Paper on the successful and/or unsuccessful application of organizational behavior concepts in any organization. Select and research three to five organizational behavior main concepts that, uniquely practiced, make your chosen organization either successful, unsuccessful, or a combination of both. The organization you select should provide you with ample opportunities for research, since you will be required to use five to seven references as part of your research.
Choose three organizational behavior main concepts. Your research should uncover how your selected organization successfully uses, or suffers by ignoring, any three of these concepts:
- Decision Making
- Group Behavior
- Power and Politics
- Organizational Structure
- Organizational Culture
- Human Resources Practices
- Change Management
Be sure to provide multiple examples of the main concepts as practiced at the organization.
Many organizations use organizational behavior concepts, but not all organizations publicize their methods for success or missteps to embarrassing failures. Select an organization for which a good amount of research has been conducted and has been made publicly available. Some suggestions are:
- General Electric
- Southwest Airlines
- Time Warner
- SAS Institute
- Whole Foods Market
- Lincoln Electric
- Adobe Systems
Company selected, which has shown exceptional use of organizational structure, is 3M.
3M is a company that has shown exceptional creativity and use of behavioral science concepts.
Consider this excellent description of the organizational structure of 3M.
This material is taken from the website: http://www.leader-values.com/" Its organization looks more like a web of teams than a clearly defined hierarchy. 3M also does not follow the traditional approach to organizational design. 3M consistently achieves its goal of having 15 percent of its revenue come from new products by providing managers with the latitude to move from one business unit or laboratory to another without bureaucratic obstruction. Project groups, operating with few constraints from the formal organization, come together to accomplish a task and disband when their work is completed" http://www.leader-values.com/
The three organizational behaviors that have been seen in 3M are:
Decision making in 3M is a personal affair. Every individual is permitted to decide on the project he wants to back and work on. He assumes leadership in that project and is encouraged to work. There is a change in the organization currently. Hierarchical relationships have emerged and there is pressure on teams to support the bottom line. In addition, the corporate policies are emblazoned and festooned so that the employees know what the company is up to.
It is now customary that whenever 3M takes over a company, its experts move in and change the internal decoration and the layout of the office so that the employees know that they are in a different company. One standard thing that these employees do is to emblazon the wall with posters and paintings. The walls say creativity; this goes hand in hand with innovation. Then the mission statement, objectives and strategy are prominently displayed. The core values of 3M are clearly displayed so that this affects the thinking and culture of the organization.
Decision making is also influenced in 3M by indirect methods by which the company informs the stakeholders about the nature of the company.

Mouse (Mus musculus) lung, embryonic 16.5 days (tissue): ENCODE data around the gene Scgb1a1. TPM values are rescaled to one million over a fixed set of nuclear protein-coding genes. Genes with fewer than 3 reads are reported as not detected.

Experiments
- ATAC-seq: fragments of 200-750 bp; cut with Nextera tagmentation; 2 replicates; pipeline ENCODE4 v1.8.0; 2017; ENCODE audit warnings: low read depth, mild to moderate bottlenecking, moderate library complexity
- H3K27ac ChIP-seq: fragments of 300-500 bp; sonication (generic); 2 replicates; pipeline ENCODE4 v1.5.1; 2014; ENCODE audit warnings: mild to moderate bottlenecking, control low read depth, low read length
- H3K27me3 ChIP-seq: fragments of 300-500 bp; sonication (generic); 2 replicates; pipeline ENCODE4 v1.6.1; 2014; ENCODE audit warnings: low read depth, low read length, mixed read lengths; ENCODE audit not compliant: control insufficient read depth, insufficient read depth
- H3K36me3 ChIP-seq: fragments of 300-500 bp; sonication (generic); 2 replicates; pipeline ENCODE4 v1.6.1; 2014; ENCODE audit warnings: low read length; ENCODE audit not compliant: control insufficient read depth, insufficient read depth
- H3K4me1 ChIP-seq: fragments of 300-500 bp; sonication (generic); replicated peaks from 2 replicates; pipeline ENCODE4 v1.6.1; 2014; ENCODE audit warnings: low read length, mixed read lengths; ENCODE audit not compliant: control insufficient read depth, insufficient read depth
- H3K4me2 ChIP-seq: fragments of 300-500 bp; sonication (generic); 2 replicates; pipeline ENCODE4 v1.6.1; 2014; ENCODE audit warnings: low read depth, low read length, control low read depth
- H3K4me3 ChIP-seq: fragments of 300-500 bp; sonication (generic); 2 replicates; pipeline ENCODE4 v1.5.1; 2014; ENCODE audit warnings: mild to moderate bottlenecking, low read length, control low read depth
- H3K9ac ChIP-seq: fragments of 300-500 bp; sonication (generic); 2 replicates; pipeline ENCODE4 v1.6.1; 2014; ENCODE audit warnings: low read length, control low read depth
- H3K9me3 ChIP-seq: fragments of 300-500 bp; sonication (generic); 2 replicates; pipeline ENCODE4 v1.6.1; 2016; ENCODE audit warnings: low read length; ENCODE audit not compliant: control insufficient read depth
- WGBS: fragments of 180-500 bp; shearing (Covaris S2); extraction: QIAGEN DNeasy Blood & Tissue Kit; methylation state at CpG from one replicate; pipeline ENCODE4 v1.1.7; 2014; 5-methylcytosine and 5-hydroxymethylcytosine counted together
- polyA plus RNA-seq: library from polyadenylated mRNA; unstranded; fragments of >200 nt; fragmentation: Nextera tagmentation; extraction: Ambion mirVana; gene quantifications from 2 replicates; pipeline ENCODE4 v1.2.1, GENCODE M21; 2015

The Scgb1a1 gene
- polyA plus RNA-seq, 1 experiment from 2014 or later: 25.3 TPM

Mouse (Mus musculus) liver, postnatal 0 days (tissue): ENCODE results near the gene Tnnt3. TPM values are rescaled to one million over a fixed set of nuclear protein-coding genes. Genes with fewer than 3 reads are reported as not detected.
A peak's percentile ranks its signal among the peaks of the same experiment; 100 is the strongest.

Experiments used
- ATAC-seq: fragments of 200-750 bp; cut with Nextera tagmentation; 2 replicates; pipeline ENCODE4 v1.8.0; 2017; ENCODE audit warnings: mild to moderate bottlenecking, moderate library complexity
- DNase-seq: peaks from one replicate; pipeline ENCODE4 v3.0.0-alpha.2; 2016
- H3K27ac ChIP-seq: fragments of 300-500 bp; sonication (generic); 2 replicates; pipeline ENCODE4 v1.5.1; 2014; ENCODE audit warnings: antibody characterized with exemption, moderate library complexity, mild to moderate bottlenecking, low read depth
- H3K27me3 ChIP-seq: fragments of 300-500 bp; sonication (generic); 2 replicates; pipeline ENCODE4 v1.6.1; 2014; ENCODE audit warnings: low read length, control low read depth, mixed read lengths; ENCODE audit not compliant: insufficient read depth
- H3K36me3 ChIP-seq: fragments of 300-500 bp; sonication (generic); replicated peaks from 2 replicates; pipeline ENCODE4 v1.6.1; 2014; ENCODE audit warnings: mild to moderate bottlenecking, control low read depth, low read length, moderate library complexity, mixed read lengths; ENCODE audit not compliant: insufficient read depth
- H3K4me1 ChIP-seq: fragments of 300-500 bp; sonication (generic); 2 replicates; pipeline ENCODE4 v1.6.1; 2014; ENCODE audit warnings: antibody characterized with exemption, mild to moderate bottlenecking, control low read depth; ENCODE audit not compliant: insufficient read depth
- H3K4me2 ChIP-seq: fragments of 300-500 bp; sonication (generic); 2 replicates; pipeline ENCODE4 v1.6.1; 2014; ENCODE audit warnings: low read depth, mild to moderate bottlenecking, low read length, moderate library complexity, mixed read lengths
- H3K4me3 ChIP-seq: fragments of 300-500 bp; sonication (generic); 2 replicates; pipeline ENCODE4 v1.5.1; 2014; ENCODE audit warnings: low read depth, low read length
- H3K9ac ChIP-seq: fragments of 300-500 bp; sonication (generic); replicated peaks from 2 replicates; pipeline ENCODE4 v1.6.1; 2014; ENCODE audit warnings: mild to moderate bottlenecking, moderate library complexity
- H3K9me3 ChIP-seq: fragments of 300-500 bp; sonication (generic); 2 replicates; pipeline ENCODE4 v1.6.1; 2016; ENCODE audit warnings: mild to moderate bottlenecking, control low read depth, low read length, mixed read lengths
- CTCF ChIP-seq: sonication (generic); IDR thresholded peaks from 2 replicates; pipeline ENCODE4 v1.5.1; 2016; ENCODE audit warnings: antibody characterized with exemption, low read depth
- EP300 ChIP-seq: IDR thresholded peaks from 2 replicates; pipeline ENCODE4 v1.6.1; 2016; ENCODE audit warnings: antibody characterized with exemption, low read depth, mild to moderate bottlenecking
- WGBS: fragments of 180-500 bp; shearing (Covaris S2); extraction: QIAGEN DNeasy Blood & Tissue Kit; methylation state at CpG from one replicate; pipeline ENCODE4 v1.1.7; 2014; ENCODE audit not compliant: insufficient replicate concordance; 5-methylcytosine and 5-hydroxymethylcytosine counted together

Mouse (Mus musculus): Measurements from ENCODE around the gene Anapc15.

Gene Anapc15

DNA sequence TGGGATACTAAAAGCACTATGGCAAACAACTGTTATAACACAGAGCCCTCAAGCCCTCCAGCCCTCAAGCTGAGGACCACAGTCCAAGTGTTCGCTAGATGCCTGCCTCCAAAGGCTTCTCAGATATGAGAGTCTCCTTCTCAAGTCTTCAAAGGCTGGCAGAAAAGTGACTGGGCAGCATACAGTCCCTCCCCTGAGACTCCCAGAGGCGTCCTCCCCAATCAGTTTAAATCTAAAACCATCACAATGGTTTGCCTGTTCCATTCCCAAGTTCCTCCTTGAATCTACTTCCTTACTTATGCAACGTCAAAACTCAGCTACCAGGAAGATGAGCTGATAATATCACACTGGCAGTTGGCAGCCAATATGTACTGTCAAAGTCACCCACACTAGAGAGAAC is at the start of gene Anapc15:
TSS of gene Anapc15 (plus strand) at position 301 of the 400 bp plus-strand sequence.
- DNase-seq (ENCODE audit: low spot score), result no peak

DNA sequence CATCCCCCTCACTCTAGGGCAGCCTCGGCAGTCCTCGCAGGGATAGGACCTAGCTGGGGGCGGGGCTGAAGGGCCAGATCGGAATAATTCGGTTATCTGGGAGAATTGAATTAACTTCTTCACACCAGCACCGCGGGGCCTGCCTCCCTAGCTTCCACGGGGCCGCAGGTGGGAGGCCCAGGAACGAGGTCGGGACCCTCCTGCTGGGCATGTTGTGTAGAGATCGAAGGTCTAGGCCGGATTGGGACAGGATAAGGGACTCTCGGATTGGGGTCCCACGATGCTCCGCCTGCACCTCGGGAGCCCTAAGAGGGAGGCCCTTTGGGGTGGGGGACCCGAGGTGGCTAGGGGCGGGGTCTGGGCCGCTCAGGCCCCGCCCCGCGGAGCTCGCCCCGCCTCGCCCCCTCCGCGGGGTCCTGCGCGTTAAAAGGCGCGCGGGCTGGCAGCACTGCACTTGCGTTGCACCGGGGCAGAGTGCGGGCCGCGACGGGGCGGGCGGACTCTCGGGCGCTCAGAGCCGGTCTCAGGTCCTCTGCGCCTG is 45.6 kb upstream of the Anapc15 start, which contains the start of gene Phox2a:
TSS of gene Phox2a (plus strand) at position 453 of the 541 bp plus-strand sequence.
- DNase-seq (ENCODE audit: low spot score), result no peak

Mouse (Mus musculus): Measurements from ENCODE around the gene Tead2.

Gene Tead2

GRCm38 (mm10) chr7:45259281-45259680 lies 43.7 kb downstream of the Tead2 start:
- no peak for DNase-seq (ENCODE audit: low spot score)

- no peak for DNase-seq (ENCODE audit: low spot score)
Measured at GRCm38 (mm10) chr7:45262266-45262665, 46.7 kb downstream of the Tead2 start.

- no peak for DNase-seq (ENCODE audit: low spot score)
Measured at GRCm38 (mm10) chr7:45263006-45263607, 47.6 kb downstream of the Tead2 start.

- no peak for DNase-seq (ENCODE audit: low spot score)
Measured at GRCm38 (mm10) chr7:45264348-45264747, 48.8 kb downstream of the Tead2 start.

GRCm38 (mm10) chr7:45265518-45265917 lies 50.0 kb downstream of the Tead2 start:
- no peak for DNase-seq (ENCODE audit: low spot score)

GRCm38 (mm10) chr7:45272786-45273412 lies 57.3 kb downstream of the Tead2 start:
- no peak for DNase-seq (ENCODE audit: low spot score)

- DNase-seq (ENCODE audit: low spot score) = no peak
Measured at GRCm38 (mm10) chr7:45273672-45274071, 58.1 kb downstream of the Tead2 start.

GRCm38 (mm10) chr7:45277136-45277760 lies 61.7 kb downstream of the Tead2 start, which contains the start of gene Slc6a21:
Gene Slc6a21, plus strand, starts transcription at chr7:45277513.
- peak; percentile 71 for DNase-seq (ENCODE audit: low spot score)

3M adjusts its base year data to reflect changes when tracking environmental metrics. With these changes, 3M is trying to tell its employees, shareholders and the world in general that it is a green company. That it is following the World Business Council for Sustainable Development's GHG protocol. This communicates that 3M has now moved ahead of the purely innovative image it had. The changes in hierarchical structure also give the company the same message.
This material is taken from the website: http://www.findarticles.com/p/articles/mi_m4035" In chapter 1, Shapira provides a thoughtful summary of how organizational decisions differ from individual decisions as typically studied by behavioral decision researchers in a laboratory setting. First, he argues that ambiguity is pervasive in organizations, yet ignored by individual researchers (this idea is further developed by Garud and Shapira). Second, he argues that the sequential nature of decisions in organizations is critical, yet rare in the study of individual decision making (expanded upon by Staw). Third, incentives and survival are critical issues in organizations that are either ignored or underrepresented in studies of individual decision making (the focus of Zajac and Westphal). Fourth, the rules that develop in the organization become central to the decision process, as decisions in organizations are rarely unique (examined by Zhou). Fifth, conflict and power are the core of organizational life and the decisions that emerge from it (developed by Salancik and Brindle). Dutton's chapter nicely highlights another critical distinction: in organizations, we need to understand what decisions make it to the agenda, rather than merely understanding how these decisions are made. Finally, Camerer and Knez add that a unique aspect of organizational decisions is the need to coordinate behavior. While it is possible to identify specific individual decision-making studies in the laboratory that respond to these concerns. "http://www.findarticles.com/p/articles/mi_m4035
This material is taken from ...
This solution discusses the importance of organization structure in the context of organization behavior. In addition, this posting discusses the creative use of organizational behavior concepts.